Up until 2001, Afghanistan’s economy experienced reasonable growth, and enjoyed a GDP growth rate of 8% in 2000. However, from the US invasion till the present, it declined dramatically and became a dependent, consumption economy, relying on the import of goods from supportive nations and foreign aid. By 2003, the country had plummeted into a strong and immediate recession. The economy remains precarious more than two years after the Taliban takeover. Drought, loss of crops, loss of human capacity, the immediate suspension of foreign aid, international financial relations, sanctions, political instability and insecurity, migration and internally displaced persons, together with shocks caused by Covid have all placed a tremendous burden on the country’s economy. While the Taliban’s previous control of Afghanistan in the 1990s was highly destructive, including economically, the current Taliban government has shown signs that it does not want to see a repeat thereof. Although the economy is not its top priority, it has become a fundamental pillar of the current administration. The World Bank’s most recent report (May 2023) of Afghanistan’s economy shows positive signs, such as inflationary decreases, currency stability, better cash flow management (such as paying salaries on time), improved access to bank deposits, and an increase in domestic income with better management of collection of taxes.

Foreign investors are hesitant to return to Afghanistan as the Islamic State militant group has, in recent years, targeted foreign embassies and a hotel popular with Chinese investors in Kabul. However, Aziz confirmed to Reuters that security was a priority for the Taliban-run government and added that after 20 years of war – which ended when foreign forces withdrew, and the Taliban took over – meant more parts of the country were safe.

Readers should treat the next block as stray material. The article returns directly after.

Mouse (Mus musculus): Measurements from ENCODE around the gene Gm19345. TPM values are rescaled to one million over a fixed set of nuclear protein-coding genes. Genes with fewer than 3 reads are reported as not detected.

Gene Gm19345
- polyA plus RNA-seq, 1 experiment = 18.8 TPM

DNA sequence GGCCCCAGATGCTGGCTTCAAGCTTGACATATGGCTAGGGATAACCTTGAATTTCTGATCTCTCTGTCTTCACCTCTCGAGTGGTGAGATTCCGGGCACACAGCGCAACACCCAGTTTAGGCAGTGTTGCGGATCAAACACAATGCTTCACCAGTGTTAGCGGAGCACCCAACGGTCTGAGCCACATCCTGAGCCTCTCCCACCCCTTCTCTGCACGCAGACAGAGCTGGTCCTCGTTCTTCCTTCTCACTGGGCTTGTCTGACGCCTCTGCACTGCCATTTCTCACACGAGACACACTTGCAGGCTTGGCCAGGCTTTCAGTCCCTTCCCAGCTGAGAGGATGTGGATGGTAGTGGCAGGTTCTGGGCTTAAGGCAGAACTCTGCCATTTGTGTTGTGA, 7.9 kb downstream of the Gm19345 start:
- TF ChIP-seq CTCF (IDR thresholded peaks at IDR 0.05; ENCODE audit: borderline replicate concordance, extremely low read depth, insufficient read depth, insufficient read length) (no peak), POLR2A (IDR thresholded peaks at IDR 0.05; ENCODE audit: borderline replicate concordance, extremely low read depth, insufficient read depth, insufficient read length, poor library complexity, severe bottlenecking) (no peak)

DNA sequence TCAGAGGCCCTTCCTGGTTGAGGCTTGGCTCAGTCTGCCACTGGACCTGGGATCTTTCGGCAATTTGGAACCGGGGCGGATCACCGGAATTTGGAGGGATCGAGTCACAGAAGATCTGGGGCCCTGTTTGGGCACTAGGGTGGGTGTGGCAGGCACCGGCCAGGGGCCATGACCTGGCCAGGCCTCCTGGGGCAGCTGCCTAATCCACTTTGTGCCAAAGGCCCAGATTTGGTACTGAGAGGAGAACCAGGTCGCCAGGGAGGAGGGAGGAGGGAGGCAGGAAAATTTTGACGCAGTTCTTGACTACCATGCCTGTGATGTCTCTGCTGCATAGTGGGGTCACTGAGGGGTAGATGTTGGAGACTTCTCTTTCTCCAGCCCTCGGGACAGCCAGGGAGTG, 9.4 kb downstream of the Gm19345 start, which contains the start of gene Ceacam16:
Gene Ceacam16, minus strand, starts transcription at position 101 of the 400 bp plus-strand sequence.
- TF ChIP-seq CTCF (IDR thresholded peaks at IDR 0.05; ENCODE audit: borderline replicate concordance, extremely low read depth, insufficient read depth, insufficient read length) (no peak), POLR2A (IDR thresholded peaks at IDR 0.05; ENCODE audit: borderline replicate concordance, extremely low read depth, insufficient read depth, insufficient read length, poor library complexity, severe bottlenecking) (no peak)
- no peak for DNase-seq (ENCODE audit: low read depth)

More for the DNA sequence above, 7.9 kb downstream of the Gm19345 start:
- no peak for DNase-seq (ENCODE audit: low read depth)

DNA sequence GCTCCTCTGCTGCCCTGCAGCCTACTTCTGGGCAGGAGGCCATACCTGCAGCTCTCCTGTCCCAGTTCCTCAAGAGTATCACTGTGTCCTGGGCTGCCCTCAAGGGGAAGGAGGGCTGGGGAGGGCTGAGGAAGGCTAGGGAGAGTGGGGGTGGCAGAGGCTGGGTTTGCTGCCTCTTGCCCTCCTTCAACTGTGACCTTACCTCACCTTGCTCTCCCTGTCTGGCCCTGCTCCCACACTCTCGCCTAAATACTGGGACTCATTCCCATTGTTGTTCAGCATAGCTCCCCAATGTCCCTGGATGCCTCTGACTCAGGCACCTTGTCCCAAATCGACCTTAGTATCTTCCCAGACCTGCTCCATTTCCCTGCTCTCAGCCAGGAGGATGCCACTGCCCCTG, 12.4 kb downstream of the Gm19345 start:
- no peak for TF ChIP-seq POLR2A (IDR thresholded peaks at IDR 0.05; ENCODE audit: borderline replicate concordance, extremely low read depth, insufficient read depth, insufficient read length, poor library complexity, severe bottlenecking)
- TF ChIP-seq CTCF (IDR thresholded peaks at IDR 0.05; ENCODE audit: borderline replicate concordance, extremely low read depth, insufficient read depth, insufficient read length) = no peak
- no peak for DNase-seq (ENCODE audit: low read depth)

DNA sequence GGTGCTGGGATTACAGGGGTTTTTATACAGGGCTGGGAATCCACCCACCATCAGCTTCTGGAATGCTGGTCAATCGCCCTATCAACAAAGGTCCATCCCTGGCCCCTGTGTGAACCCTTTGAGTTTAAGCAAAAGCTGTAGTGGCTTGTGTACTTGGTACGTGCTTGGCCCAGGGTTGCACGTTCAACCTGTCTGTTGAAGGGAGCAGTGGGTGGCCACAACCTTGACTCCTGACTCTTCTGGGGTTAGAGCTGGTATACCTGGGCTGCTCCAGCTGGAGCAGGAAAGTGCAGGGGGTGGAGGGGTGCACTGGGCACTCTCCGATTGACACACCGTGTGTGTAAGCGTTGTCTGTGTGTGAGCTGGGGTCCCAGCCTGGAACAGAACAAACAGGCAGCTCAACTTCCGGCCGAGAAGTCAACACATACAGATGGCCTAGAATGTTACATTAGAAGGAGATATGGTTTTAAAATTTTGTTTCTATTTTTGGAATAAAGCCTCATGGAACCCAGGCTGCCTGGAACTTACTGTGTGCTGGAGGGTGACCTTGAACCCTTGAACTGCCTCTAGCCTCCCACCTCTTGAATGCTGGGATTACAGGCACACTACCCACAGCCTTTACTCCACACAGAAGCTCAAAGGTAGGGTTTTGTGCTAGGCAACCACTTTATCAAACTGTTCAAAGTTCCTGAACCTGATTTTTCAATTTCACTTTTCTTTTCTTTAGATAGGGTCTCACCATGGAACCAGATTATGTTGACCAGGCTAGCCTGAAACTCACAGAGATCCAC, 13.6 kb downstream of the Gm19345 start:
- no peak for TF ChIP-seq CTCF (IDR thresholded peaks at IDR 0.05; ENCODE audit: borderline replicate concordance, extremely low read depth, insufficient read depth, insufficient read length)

It will most likely take many years to see the outcomes of China’s recent overtures towards cooperation with the Taliban-led government, but it provides the promise of a lifeline which the country desperately needs. It also provides exciting opportunities for establishing and re-establishing relationships with Afghanis. China’s general approach of non-interference, on a governmental level, in a country’s domestic administration might mean that some critical issues such as the redress of women’s rights in Afghanistan, may not be a condition of engagement. However, on business and social levels there may be opportunities to impact such practices from the inside. China’s burgeoning missionary force has a strong focus on building relationships through business and development endeavours. The BRI is seen by many Chinese believers as a “gift from the Lord”, an open door of opportunity into the ‘harvest fields’ of the world. The developing relations between the two nations does not come as a surprise to the Lord, and He has already prepared His children for such a time as this. The larger Body of Christ can engage in this opportunity through intercession and investing in resources that can assist these individuals and families as they “strengthen the arms” of the small, but resilient Church in Afghanistan.

Please join us in prayer for the following:

  • For the Lord to use these economic ties to bless and uplift the lives of Afghanis
  • For the Lord’s protection over faith-based workers as they prepare to serve in Afghanistan
  • For the Afghan Church to be strengthened and encouraged through the relationships that develop and that there will a wonderful harvest for the Kingdom